Jumbo show

Elephant exhibition celebrates Baronian gift

John Baronian, A50, has collected elephants for 50 years, amassing 3,000 sculptures and art pieces from his world travels. Now the gift of this collection to Tufts will be celebrated with a special exhibition, which runs February 13 through March 23 in the Koppelman Gallery of the Aidekman Arts Center.

This image of Jumbo and friends at Madison Square Garden in New York City is from the papers of Phineas Taylor Barnum that are housed in the Tufts University Archives.

The "Baronian Collection," including pieces from Hong Kong, Thailand, Africa and Europe, will be showcased along with a tribute to the Tufts mascot that started it all: Jumbo, the prized 19th-century pachyderm who enthralled thousands of children on both sides of the Atlantic. The elephant dominated the traveling menagerie of Barnum and Bailey's grandest circus, captured the world's imagination and lent his name to the lexicon of the English language. Jumbo, the story goes, died while saving a baby elephant from a runaway locomotive in Canada. The stuffed Jumbo, a gift of P.T. Barnum, an original trustee of Tufts College, arrived on the Medford/Somerville campus in 1889. His name and image have been etched upon Tufts' sports teams, clubs, psyche, school spirit, periodicals, yearbooks, songs, offices, artifacts, campus structures and the graduating student body ever since.

After the five-week show, which opens February 13 with a reception from 5 to 8 p.m., the elephants will be displayed permanently in the Remis Sculpture Court of Aidekman Arts Center.

Baronian, a university trustee emeritus, said he looks forward to the exhibition, but he is also pleased that the collection will now be housed at Tufts. "Jumbo symbolizes all that is Tufts, and that's really what this collection is about—pride and spirit," he said. "Now, as a gift to the university, it can be a part of Tufts history, as it should be."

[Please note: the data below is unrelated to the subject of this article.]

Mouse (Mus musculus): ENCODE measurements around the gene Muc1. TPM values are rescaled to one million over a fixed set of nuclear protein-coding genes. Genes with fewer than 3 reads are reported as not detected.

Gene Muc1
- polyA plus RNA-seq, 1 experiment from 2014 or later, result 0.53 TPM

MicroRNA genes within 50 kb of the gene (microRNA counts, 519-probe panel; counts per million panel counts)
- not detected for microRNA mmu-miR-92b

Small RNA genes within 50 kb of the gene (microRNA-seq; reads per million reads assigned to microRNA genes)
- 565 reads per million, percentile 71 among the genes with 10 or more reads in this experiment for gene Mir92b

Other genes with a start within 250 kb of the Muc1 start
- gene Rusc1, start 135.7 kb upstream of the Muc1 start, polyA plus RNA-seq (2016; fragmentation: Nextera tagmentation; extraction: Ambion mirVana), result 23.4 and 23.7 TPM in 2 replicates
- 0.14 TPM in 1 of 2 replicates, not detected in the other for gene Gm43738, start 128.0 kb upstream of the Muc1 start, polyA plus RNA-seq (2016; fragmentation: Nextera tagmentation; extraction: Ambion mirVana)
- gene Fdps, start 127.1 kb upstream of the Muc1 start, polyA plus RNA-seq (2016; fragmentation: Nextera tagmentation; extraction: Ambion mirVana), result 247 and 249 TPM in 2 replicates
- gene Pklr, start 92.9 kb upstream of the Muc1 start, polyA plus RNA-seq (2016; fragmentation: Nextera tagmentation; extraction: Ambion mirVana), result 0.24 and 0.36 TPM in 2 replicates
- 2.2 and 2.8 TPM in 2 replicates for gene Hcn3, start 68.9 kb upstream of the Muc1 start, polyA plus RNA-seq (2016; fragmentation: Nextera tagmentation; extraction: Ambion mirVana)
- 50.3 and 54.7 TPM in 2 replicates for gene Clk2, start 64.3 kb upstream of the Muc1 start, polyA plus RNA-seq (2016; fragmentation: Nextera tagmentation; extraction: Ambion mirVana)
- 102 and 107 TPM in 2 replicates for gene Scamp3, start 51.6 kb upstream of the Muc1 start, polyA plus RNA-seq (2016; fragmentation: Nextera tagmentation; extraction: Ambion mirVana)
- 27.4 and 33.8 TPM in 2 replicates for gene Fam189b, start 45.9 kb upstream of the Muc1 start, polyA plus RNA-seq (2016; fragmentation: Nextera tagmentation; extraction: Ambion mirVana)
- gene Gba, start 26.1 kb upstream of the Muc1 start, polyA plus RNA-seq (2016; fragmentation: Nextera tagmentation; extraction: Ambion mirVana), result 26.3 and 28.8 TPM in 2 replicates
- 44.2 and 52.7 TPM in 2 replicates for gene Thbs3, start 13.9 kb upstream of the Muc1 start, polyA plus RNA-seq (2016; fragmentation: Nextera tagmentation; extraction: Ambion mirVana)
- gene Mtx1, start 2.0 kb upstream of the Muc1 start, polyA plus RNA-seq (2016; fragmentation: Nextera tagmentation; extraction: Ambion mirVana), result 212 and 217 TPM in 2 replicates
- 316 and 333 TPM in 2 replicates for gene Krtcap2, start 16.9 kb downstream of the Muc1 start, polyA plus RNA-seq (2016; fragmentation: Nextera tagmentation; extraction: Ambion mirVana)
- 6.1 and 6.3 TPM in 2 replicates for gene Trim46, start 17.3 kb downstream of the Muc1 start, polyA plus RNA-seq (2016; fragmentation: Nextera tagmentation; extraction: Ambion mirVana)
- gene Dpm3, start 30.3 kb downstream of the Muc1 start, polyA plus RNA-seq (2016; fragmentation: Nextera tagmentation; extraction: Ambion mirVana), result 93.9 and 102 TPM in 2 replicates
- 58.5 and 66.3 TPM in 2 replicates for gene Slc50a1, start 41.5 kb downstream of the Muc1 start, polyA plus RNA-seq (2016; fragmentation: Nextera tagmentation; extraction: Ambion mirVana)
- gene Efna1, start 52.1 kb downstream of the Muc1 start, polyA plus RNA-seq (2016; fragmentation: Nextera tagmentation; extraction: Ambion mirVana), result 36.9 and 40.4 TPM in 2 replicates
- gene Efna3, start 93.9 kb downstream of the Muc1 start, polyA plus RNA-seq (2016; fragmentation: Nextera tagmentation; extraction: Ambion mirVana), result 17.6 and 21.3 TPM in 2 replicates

Known as "Mr. Tufts," Baronian grew up in Worcester, Mass. His family moved to Medford, where his father ran a small variety store. At Tufts, Baronian became an outstanding athlete: He was the only lineman who received four varsity letters in football.

After graduating in 1950, he started collecting elephants on a whim. As a nationally ranked salesman with American Mutual Insurance Co., he regularly attended corporate annual meetings held abroad. International travel introduced him to the enormous popularity of elephants around the world, from markets in Hong Kong to antique shows in London. "I covered a lot of territory looking for elephants," he said, "and I always found them, wherever I went."

Baronian's passion for elephants is only one way he shows a lifelong affinity for his alma mater. A stalwart supporter of Tufts Athletics, he co-founded the Tufts Jumbo Club, which provides financial support to the Tufts athletic program. Two awards, named in his honor, are presented annually to athletes in football. He also established a memorial scholarship in his parents' names, and in 1983, the athletic field house at the Ellis Oval was named in his honor.

Tufts recognized his leadership in 1964, when he received the Tufts Distinguished Alumni Award. He was president of the Tufts University Alumni Association from 1970-72, and he served as an alumni trustee for many years. As a strong supporter of Armenian-related organizations, he also has been honored, most recently with the Man of the Year Award by the Catholicos of the See of Cilicia, based in Beirut. He also counts the Contribution to Amateur Football Award, presented to him in 1982 by the National Football Foundation and Hall of Fame, among his most prized honors.

Admission to this exhibition is free and open to the public. Gallery hours are Tuesday through Saturday from noon to 8 p.m. and Sunday from noon to 5 p.m. The gallery is wheelchair-accessible. For more information, contact the gallery at (617) 627-3518 or visit the gallery web site at www.tufts.edu/as/gallery